Newswise — Just because the carefree days of summer come to an end doesn’t mean you need to give up your favourite social media platforms. True, getting caught in embarrassing Facebook pictures or inappropriate Twitter feeds might inhibit your academic success, but using these platforms can actually help you. These tips will help you use social and digital media to your advantage:
• Social media can be quite overwhelming; the trick is to focus on a couple key platforms and really target your use. Don’t like too many groups, just pick what’s important to you, this way you won’t get overloaded with news and updates.• Twitter is great because it can help you keep in touch with the administrative staff of your university/college. Through their feeds they can keep you up to date on campus news and events, and even on “did you know” type items like school policies. You can also use Twitter to pose a question to other students at your school to start conversations and make change in your university/college. • Find out the rules and regulations around the use of social media in your school. There are limitations as to how much information you can divulge without going against privacy policies. Many platforms are great tools to create study groups or be in touch with class members. But, remember: don’t share notes or essays through these methods. Plagiarism is against school policy, no matter the vehicle. • Take advantage of the wealth of information social and digital media can provide. Using search engines like Quora or Google can optimize your primary research and can make a difference between a B or an A. • Digital media tools are also a great way to help you get ahead. Tools like an iPad or Evernote can help you during those times where your professor goes over things so quickly that you can’t quite catch what they wrote or said. (Evernote is a suite of software for your smartphone that enables you to take notes and archive anything you’ve missed through voice recording and photos of hand-written notes.) • Focus Booster is a great app that can help you organize your study time and break time. Based on a countdown, you set the timer to suit your needs: i.e., 20 minutes of study time and a five minute break, etc. Knowing a break is coming can help you stay on task. For Mac users, using the Self-Control App can help get your attention away from browsing time-wasting websites. This self-set site blocker can optimize your work time by restricting your access to distractions. • Use Google calendar. This tool can be easily synced to your phone, where you can transfer important times and dates as well as your class schedule. You have no excuse not to attend class when you have this trusty app in your back pocket! Also, Google docs can help you get through group projects without disputes. Each team member can upload their work on Google docs, and other members can edit and create other work without having to physically meet during crunch time.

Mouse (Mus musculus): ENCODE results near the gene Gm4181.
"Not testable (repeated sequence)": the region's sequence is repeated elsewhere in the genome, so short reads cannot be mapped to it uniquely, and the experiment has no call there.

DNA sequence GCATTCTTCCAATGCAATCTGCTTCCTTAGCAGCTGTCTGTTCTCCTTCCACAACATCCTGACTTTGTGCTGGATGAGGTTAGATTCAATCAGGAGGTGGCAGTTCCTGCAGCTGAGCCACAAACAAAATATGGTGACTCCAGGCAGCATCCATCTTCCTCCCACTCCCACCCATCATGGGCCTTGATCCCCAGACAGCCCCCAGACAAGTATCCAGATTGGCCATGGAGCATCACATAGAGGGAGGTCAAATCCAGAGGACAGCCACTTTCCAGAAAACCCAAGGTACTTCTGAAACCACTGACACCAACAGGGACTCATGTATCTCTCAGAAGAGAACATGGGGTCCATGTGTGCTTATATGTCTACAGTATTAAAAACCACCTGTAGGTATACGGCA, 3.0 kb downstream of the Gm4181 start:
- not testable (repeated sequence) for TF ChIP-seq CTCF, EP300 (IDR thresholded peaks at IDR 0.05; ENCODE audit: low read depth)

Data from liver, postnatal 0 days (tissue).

Soapbox is an online platform for community based change that allows each person to get their idea into the hands of key decision makers. Each user can submit and vote on any idea in order to bubble up the collective voice of the users. For more information, visit www.hitsend.ca.
Hitsend is one of 24 companies currently incubating at Ryerson University’s Digital Media Zone. For more digitally-themed back to school expert tips, visit the Back to School page at www.ryerson.ca/dmz.
Digital Media Zone expert available for interviews:
Brennan McEachranCEO of HitsendContact Heather Kearney to speak with Brennan